Know your market value and that there are always options out there, and back to earlier points, negotiations come down to leverage. When you make it clear you are staying no matter what happens in the negotiation, your leverage is decreased, perhaps down to zero. 

Failing to get organized

All too often employees simply state they want a higher base pay or bonus. The complete lack of research, lack of preparation, and lack of real-time comparables harms the negotiating process before it has even truly begun. Leverage your internal network, mentors, or even outside advisors on how to prepare for this negotiation including who you should talk to within the company first. 

Instead of falling into the above quagmire of mistakes, we recommend these solutions to ensure you are putting your best foot forward, and giving yourself the maximum chance of success in your endeavor to obtain a better or more fair compensation package.

Focus on what the business needs in the future and why you are a key part of that solution

Make clear in words, and ideally in quantitative details why you are the best person who can help the company reach the next stage in their growth trajectory. Clearly communicate how you are a proven asset and team player. Any new hire is risky and expensive,, not to mention the opportunity cost of ramping them up.

Know your BATNA (Best Alternative To a Negotiated Agreement)

What is most important to you and what is most important to the company, both now and in the future?  Are you willing to sacrifice cash now for equity later, and if so what is your preference, and what is your preference versus your understanding of company preference. For example, Amazon is widely known to have high equity compensation, and yet rarely if ever pays more than around $170K in cash base pay. Knowing your company’s preferences can save you a great deal of time and effort.

If you have the time and interest, another offer is often powerful leverage in these sort of conversations. It can take significant time and energy to get this outside offer. However, if you know your company matches outside offers, and rarely works on a negotiation without it, then this may be the right path for you. Patty McCord, ex Chief People Officer at Netflix, is famous for encouraging employees to interview at other companies.

Research, and predict what levers your boss/company cares about

This research should help inform you on both who to talk with first ( likely your first line manager), and will also probably help shed light on how other negotiations have occurred for either existing employees or current recruits. If you have any relationship with HR or recruiting that can prove helpful to understanding where the market is currently for other hires, and how to think about positioning yourself.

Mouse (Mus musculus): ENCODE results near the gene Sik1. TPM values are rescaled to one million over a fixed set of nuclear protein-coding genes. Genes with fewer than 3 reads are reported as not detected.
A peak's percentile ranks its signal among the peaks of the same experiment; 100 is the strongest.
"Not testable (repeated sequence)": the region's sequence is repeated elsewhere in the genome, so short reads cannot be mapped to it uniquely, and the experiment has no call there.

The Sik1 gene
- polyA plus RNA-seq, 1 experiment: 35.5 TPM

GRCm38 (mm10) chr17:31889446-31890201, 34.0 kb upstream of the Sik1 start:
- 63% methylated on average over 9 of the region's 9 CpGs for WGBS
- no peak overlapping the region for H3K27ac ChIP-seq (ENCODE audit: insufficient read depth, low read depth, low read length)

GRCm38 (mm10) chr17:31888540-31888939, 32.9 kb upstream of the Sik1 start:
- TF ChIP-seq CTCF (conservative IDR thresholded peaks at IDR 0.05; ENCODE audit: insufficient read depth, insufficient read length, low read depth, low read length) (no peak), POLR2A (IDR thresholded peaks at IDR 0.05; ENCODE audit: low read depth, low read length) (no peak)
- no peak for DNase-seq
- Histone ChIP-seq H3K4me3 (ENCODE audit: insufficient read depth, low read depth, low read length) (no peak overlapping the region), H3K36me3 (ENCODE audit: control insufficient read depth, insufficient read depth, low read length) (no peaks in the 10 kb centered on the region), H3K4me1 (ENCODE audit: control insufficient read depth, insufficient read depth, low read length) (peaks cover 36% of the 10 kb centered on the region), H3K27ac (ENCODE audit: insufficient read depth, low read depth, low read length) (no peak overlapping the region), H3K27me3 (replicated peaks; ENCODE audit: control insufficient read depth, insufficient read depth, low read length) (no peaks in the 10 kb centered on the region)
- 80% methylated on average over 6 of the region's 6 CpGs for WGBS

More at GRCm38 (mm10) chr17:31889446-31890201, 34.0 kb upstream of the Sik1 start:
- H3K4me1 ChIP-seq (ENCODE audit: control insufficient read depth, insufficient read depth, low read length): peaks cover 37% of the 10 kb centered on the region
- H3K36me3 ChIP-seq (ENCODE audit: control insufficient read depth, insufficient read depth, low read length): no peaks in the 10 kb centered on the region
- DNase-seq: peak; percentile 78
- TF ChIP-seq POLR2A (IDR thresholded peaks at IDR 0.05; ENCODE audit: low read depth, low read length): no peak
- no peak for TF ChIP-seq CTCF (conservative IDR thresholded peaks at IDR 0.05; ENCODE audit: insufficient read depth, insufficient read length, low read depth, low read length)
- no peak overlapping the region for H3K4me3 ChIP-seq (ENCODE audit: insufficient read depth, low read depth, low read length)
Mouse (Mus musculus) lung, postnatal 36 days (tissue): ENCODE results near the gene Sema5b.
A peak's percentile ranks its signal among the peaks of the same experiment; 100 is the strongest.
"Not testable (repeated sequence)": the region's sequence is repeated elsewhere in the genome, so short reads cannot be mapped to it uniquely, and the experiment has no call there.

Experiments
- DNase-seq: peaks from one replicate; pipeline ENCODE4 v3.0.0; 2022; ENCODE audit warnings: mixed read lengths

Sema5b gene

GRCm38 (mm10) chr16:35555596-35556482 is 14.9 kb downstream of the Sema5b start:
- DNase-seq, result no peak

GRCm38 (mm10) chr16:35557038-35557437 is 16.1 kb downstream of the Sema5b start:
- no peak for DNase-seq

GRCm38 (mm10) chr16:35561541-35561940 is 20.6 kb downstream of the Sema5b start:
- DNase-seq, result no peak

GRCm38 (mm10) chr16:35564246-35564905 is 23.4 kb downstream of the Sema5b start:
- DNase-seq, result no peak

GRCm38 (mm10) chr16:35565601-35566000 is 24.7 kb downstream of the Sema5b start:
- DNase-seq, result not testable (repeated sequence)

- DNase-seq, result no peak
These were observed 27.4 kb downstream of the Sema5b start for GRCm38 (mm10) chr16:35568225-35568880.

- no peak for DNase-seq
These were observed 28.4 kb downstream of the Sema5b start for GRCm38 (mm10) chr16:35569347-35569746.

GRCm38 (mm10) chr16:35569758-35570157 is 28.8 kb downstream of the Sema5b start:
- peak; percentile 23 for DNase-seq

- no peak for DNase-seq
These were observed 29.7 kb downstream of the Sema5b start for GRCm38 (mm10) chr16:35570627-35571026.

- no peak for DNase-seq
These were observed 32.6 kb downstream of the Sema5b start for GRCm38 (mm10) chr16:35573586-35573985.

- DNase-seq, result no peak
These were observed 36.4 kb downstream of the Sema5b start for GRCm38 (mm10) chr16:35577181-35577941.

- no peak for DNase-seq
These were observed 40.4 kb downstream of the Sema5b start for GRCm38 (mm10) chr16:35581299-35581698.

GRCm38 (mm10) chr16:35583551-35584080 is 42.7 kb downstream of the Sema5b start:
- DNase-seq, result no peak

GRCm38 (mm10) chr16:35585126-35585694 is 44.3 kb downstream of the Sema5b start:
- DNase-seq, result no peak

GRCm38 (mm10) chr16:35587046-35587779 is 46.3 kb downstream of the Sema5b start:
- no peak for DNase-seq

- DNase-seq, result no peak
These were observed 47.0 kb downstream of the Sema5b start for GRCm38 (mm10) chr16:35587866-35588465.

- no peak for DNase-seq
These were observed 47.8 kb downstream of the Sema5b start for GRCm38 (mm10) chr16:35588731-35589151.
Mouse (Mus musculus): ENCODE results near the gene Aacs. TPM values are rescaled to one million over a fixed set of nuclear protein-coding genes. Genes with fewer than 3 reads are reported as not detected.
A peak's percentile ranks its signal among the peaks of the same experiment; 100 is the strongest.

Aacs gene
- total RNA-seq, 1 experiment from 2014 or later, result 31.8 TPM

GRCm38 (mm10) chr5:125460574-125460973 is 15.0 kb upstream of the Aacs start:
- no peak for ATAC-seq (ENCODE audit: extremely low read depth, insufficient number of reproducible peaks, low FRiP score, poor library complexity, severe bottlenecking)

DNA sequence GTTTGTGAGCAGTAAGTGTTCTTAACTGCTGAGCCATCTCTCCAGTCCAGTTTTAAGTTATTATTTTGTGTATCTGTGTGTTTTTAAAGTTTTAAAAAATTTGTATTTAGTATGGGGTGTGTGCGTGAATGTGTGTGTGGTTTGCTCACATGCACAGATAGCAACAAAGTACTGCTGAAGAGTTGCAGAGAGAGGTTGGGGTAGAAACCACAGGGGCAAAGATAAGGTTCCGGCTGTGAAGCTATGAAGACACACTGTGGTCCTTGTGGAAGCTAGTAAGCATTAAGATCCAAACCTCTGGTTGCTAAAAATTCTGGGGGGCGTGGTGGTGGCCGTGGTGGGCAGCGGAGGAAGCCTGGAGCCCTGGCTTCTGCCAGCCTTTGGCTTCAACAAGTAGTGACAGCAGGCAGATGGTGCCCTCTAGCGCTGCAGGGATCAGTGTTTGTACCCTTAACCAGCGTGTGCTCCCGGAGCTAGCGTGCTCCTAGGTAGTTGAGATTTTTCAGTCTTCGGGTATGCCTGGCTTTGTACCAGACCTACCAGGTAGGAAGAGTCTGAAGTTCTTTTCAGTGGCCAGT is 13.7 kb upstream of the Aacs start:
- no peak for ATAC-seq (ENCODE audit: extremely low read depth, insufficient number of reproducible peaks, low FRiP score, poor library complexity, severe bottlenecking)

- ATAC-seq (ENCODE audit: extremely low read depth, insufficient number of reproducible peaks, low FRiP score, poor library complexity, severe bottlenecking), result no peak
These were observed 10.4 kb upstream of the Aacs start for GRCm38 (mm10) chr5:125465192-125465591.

Negotiating by Email

We rarely hear of anyone who emails these sorts of issues to managers with great success. Even if you are a star player, not using the video or phone call to convey important information like a compensation concern can put a bad taste in the mouth of leadership and harm your overall potential for the ideal outcome.

Additionally, you should be ready to adapt your strategy based on the response and verbal/visual clues your boss gives you during the negotiation. You would never call an all-in bet in poker without first trying to read your opponent. 

Every negotiation is different, and your own compensation makes it difficult, if not impossible, to be fully objective. However, if you follow these steps, our experience is that you create the possibility of a very healthy engagement with your leadership, and probably showcase that you can and will stand up for yourself at the least. In a best case scenario there is an open attitude and mindset, your ask is logical and makes sense, and your leadership grants all or most of what you ask for enabling you to be an even more productive employee.

These conversations are almost never easy, and rarely is there a “perfect time” during COVID to surface these issues. However, if you avoid solving an underlying point of friction for you as an employee, it will likely surface eventually as a point of conflict in either your departure to another job, or decreased performance. Neither of these outcomes are ideal for either party, so get out there and see what is possible. 

Hopefully, after you follow these best practices, you achieve your goal in compensation, promotion, and other career advancements.


The next step is to clearly define goals and objectives required to succeed in the new role / position / etc. Once you succeed in these new goals, it may be time to reach for your next promotion.

Why read this / about the authors

Ben Faw and Jeff Morelli have had wins in negotiating compensation for themselves and dozens of others over the last several years in both public companies and start-ups.

Ben is a serial entrepreneur, an alumni of UBS (I Banking), Tesla, HBS, LinkedIn, and a Co Founder of BestReviews (Sold to Tribune Publishing for over $100M, and sold again to Nexstar for $160M in November of 2020).

Jeff was the first non-cofounder hire at Truework (where Ben was an early advisor), and has built two multi-million dollar sales playbooks. On top of leading the company in sales every quarter, Jeff also closed the largest deal in Truework’s history.